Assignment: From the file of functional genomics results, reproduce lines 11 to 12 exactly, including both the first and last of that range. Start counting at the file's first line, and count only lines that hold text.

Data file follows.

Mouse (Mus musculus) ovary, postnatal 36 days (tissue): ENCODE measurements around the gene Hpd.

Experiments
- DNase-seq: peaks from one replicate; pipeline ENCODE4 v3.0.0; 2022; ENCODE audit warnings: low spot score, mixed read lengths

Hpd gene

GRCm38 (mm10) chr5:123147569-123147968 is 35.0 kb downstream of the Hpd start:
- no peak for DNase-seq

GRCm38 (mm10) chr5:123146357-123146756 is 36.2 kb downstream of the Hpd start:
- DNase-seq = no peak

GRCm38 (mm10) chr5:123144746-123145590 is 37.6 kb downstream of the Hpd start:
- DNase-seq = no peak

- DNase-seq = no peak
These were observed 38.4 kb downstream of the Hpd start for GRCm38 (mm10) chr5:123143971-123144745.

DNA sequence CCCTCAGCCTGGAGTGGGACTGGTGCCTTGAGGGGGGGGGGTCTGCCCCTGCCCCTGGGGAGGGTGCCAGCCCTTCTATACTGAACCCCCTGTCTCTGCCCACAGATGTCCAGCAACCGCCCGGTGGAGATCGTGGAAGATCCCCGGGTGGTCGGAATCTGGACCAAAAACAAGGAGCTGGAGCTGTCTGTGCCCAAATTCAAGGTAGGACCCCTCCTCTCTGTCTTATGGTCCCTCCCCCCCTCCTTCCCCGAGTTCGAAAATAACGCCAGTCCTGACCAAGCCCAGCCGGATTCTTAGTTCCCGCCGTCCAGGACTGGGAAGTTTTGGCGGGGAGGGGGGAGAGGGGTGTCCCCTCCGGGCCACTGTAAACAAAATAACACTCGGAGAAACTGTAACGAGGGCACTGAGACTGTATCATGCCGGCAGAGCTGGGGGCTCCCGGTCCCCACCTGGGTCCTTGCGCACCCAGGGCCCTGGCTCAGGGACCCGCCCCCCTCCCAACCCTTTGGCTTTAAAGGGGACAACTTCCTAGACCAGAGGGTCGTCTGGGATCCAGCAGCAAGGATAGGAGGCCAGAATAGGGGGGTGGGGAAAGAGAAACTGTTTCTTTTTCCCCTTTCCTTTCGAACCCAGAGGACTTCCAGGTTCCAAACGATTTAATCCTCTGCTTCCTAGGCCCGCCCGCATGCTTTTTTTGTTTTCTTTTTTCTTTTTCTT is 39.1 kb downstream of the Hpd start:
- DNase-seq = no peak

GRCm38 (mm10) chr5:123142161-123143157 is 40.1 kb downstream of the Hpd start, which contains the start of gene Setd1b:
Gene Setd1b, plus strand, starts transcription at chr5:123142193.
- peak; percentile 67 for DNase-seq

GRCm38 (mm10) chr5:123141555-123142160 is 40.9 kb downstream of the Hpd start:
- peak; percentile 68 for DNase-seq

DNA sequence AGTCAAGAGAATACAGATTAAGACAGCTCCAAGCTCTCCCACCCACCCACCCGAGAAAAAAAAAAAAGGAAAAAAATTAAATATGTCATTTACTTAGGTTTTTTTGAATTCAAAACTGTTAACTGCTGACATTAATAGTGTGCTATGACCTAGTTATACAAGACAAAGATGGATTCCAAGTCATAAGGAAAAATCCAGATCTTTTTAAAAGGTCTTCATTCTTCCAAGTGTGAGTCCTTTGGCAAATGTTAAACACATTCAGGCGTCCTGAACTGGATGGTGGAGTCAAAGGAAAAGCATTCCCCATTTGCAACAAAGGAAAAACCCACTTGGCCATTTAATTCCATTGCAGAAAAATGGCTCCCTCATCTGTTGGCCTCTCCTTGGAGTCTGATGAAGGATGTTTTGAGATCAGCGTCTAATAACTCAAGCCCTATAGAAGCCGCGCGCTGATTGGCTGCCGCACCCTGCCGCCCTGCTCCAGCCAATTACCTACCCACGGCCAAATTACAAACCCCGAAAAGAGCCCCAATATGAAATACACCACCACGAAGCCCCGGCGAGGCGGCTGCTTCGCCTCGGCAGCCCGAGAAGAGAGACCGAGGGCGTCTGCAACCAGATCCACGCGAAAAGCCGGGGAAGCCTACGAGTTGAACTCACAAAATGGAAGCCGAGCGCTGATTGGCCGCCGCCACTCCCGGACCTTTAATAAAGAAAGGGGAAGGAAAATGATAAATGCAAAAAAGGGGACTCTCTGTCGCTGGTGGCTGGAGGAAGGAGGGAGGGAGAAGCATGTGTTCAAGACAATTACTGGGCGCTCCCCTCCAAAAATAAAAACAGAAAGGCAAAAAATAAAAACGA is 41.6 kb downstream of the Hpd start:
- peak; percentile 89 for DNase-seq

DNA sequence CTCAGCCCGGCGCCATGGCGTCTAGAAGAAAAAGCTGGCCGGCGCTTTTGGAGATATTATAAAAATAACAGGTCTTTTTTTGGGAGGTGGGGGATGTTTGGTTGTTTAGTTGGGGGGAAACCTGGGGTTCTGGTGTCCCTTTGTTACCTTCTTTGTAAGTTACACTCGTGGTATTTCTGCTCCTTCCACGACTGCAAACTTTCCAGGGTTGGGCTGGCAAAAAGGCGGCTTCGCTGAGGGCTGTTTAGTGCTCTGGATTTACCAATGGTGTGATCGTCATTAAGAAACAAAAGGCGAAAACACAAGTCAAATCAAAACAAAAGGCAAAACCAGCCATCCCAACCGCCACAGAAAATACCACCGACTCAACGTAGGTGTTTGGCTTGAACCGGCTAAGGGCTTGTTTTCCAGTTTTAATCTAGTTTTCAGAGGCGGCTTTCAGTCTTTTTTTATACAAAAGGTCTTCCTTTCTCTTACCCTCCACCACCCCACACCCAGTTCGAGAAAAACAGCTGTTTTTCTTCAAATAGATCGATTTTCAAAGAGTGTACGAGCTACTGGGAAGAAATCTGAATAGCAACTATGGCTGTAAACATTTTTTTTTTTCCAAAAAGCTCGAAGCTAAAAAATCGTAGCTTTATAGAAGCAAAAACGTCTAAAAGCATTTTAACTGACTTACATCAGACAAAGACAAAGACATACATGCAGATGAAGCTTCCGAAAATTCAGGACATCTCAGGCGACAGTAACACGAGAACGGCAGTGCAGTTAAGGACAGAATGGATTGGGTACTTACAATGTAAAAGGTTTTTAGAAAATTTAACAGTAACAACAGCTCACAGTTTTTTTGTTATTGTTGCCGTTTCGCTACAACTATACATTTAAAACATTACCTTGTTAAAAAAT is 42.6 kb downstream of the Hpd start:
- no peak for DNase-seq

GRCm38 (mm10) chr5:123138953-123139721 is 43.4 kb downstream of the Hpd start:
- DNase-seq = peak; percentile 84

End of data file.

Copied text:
- DNase-seq = no peak
These were observed 38.4 kb downstream of the Hpd start for GRCm38 (mm10) chr5:123143971-123144745.